The library focuses on newcomers
Last week I served as a panelist on a session titled “Newcomers and public libraries” at the Ontario Library Association (OLA) Super Conference held at the Metro Convention Centre in Toronto. The OLA is Canada’s largest library organization and the Super Conference is the largest continuing education event in librarianship in North America. The room was filled to capacity with librarians from across the province who were grappling with a variety of issues dealing with newcomers.At the onset, moderator Stephen Abram made it quite clear that the library did a poor job marketing itself, he recognized the fact that librarians were the least diverse group of employees and ageing. It was evident that the OLA had to go after newcomers and we the panelist were there to have a conversation about the needs and special needs of newcomers.
Some suggestions I offered:
Most immigrants stumble into libraries quite by accident. It would be a great idea to actually have a public library in every airport of this country as it would go a long way to promote reading and would be the first great institution a newcomer to Canada would discover and develop a life-long relationship with it. Newcomers could get their… library cards and check out books about Canada along with their luggage if they so wanted or at least they could be told about the location of their new neighborhood library. I have personally seen newcomers in the library looking quite lost while librarians went about their business assuming they would approach them if they had any question. I suggested what the moderator termed ‘the retail approach’, where library staff come around and ensure the visitor is finding everything okay. I was peppered with questions- would newcomers be offended if asked if they were new to Canada? I explained that some newcomers who are trying to forget that fact may feel mildly offended, but suggested that perhaps library staff could ask if they were new to the library system.
All newcomers to Canada aren’t necessarily Asian, South Asian or black. I once met a White South African couple and their children who had immigrated a year earlier, passed this library many times but never entered assuming it was like the kind they had back in the old country which was nothing to write home about. They were amazed to know that the library system carried every major literary work, books and periodicals on current affairs, thousands of DVDs, CDs, books on tape, children’s books… Then they asked, “How much are the user fees?” When I told them it was all free, they couldn’t believe their ears and signed up for library cards immediately. Most newcomers are aware of the library, but do not realize its potential.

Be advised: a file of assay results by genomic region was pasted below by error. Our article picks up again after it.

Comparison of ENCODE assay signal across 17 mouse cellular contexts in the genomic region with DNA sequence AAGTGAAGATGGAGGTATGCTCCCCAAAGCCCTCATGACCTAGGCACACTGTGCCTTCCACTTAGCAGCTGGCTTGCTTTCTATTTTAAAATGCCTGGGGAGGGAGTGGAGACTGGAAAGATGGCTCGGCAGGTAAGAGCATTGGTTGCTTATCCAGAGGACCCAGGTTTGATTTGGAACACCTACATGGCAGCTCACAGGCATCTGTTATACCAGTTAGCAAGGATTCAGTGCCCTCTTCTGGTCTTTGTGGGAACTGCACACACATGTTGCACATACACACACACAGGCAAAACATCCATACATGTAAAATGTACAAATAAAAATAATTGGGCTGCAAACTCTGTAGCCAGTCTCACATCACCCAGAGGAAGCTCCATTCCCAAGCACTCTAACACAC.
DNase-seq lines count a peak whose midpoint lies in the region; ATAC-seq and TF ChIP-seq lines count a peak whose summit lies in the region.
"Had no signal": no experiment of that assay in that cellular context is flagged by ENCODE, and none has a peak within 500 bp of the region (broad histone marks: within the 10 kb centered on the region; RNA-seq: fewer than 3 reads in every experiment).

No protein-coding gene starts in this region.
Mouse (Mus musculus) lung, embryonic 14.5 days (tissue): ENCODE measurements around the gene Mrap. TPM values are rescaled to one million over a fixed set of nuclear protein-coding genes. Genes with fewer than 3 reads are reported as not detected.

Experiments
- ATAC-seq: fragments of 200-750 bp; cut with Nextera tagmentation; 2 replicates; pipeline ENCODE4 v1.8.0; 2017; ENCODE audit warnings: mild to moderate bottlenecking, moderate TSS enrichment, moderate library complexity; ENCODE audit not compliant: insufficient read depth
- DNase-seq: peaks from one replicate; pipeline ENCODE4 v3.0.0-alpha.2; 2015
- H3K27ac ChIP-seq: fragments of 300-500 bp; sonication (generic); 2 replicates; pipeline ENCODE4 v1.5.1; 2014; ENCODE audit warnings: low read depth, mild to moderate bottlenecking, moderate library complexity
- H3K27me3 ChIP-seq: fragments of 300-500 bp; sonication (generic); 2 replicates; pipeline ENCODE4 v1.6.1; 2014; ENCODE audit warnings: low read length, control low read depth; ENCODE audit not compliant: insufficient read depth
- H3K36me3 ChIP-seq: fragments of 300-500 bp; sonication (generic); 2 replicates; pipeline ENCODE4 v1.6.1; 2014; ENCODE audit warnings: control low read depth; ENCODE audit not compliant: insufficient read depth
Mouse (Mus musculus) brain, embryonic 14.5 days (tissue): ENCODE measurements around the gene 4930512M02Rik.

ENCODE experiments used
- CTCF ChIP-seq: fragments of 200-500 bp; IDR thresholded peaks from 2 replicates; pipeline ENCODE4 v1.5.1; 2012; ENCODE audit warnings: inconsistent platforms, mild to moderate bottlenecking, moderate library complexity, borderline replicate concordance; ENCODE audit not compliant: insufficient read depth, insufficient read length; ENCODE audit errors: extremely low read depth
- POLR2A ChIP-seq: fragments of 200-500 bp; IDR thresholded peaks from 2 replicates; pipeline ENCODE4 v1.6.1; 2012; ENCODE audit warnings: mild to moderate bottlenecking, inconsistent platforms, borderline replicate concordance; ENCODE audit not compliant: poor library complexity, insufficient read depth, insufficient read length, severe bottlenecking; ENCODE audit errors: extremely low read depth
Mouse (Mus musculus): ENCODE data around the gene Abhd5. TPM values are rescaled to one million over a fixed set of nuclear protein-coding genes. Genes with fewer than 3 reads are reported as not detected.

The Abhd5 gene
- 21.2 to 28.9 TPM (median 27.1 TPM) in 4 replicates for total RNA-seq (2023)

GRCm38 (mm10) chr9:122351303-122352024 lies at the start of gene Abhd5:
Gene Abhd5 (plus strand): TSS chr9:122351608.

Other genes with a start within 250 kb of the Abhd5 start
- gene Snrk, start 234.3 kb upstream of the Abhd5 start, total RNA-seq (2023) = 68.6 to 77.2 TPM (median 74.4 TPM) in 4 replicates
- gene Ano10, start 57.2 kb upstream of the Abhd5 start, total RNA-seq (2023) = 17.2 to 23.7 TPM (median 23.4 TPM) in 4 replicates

As a newcomer to Canada 14 years ago, the library was at the top of the great things I listed about this country. I devoured books on Canadian history, geography and politics, read guide books, watched DVDs and listened to great music on CDs. I developed a love and understanding of this country through library books and I am convinced a library can be one of the greatest tools to integrate newcomers into Canada.
Observation at my branch library
This weekend I was at my branch library in Mississauga where I saw a sign “Newcomer Information”. A young South Asian newcomer was being given literature and information about services he could access like the conversational English classes his wife could attend, places he could go to get his credentials recognized and resumes made. The man then left the library without even glancing at a book. I thought to myself, here is a man who has come into the library for information on settling in, but no effort was made to actually give him a tour of the library. I am quite sure he or his wife don’t have library cards. The man indicated that fluency in verbal and written English was their handicap, but not once through the conversation did the counselor suggest he explore the vast riches of the library. To me this was like a hungry man asking for directions to the food bank when he was in one already.
What can be done
If libraries in immigrant-rich GTA are figuring out ways to engage newcomers, libraries in parts of the province that are only now beginning to see more and more visible minorities are struggling. Librarians from Barrie and communities beyond are having to stock up on relevant material for newcomers, order books and periodicals in other languages and help them as best they can. Perhaps librarians across this country can start by engaging in some conversations with some of their users who happen to be newcomers and make them feel welcome.
By Pradip Rodrigues